For starters, Cisco announced an ACI Application Policy Infrastructure Controller, due to be released in April 2014, designed to enforce access and security policies across the network fabric. ACI Security Solutions will support next-generation Cisco ASA physical and virtual firewall technologies by stitching them directly into the ACI network fabric, and can be managed using the ACI Policy Infrastructure Controller management tool, Chris Young, senior VP of Cisco Security Group, said Wednesday in a blog post.
In addition, Cisco updated its ASA 5585-X Series Next-Generation Security Appliance -- which it said can be scaled up to handle 640 Gbps, work with Nexus 9000 data center switches and also provide automatic load balancing -- to be compatible with ACI. It's also released a virtual version of its popular ASA firewall, dubbed the Cisco ASA Virtual Firewall (ASAv), which will likewise work with the ACI fabric. "The ASAv maintains its own data path. This allows it to work with any virtual switch and it will be available on multiple hypervisors," said Young.
All told, the new Cisco ACI products will give businesses a unified single pane of glass across networking, application, firewall and other security, Young said, as well as a single way to set network-related policies both for physical as well as virtual products.
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Scott Harrell, VP of product management for the Cisco Security Group, said that ACI attempts to find a middle ground between having IT managers manually provision and install every box, or attempting to use software-based network virtualization, which creates instances that -- at scale -- might be difficult to manage or protect. "What Cisco has tried to do with this Application Center Infrastructure launch product line is come up with a new approach to address these data center problems," he said, speaking by phone.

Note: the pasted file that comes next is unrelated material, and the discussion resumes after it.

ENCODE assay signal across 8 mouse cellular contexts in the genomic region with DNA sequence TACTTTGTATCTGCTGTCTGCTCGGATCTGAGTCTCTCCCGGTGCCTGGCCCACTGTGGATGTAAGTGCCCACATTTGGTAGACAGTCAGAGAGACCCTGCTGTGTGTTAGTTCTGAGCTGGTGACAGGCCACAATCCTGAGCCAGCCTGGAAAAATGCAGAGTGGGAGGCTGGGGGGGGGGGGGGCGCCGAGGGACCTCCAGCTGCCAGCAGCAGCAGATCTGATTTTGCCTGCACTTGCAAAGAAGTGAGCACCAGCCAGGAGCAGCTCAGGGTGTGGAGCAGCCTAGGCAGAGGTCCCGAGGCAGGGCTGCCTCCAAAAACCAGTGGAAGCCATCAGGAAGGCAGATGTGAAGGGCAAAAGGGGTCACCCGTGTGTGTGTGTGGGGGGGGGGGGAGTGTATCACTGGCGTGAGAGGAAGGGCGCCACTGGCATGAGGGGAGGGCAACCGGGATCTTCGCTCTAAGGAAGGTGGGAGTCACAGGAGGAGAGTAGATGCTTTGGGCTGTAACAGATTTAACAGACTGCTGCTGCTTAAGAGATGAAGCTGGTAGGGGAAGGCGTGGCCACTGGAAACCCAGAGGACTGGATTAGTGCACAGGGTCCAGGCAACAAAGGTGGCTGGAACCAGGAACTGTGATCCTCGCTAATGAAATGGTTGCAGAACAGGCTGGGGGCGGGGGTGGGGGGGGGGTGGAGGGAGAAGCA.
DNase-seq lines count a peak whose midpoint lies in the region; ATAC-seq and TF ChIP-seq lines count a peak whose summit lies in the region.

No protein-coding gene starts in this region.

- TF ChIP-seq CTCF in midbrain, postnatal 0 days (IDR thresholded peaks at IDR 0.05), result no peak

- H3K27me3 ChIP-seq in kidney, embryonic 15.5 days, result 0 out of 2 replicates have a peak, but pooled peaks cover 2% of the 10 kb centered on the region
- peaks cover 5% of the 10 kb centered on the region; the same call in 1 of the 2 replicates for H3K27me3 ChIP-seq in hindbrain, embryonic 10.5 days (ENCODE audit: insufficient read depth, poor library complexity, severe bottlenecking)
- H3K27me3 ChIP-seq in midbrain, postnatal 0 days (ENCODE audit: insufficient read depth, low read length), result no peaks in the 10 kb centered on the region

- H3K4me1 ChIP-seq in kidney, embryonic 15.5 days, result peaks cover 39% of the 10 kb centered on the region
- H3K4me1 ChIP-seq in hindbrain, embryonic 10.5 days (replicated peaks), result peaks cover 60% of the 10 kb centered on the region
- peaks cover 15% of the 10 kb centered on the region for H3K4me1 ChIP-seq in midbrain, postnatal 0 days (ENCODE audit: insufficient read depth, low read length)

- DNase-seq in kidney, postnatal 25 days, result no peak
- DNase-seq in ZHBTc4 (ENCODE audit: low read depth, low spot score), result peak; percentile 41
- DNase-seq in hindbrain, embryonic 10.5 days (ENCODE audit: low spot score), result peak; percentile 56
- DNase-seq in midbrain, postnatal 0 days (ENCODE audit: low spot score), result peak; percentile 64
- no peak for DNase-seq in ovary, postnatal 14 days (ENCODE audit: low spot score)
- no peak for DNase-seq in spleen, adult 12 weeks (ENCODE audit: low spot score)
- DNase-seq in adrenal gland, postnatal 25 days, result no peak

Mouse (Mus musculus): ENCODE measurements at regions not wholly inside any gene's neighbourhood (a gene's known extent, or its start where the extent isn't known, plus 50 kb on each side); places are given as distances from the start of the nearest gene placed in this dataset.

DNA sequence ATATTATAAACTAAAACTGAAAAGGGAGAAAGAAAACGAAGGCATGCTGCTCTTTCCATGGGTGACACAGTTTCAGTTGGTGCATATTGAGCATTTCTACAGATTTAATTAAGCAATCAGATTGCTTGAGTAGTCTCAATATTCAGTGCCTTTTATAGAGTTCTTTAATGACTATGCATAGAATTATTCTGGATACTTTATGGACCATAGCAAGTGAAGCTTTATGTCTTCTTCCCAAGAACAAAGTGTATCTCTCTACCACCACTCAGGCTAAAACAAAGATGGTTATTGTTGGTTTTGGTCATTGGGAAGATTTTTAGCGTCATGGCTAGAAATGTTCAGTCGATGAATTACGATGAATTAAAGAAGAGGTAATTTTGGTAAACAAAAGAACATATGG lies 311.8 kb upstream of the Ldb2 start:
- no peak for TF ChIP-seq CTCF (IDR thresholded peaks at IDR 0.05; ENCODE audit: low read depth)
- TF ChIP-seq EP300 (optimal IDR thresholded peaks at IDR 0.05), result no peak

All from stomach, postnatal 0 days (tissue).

In particular, Harrell explained, the Application Policy Infrastructure Controller allows you to use the fabric to determine which app can talk to which app, as opposed to having a firewall do this. "And it allows you to have a single, consistent policy -- across apps -- that you program once, and it works across both virtual and physical instances," he added.
In other words, rather than forcing data center managers to apply firewall rules at every point between any two given applications, Cisco's goal with ACI is to allow IT managers to create just one set of security policies governing how the applications should be allowed to communicate, and then step back and let the network fabric handle the nitty-gritty.
Today, correctly applying and managing firewall rules continues to be a bugbear for data center managers. Market researcher Gartner estimates that no less than 95% of all firewall breaches, in fact, stem from misconfigured firewalls.
Part of the problem is the need to configure not only one firewall, but all of them. "Different businesses do different things depending on their risk posture, but for the most part you have a single piece of iron -- a firewall -- that sits at the ingress to a data center node and controls the ingress and egress to those applications as a big pool," Harrell explained. "The problem with that is that doesn't really scale if you have physical as well as virtual machines -- you have to go and program those as well."
As a result, data centers managers soon end up needing to juggle thousands of firewall rules. "It's not very granular, it's hard to maintain, and because you have to apply thousands of firewall rules, it becomes a choke point," said Harrell.
Hence Cisco's attempt to eliminate firewall rules whenever possible, and instead enforce access rights from one application to another. The upside of this approach is that applications can be given the minimum access right required. In addition, administrators can create a single policy and apply it across both physical and virtual instances.
"Everyone is scared to remove a rule because even when an app disappears, they weren't quite sure what a rule was doing," said Harrell. "The nice thing here is that when apps disappear, the rule will be automatically decommissioned -- and that's a nontrivial advantage that helps you a lot, because it keeps your firewall rules clean."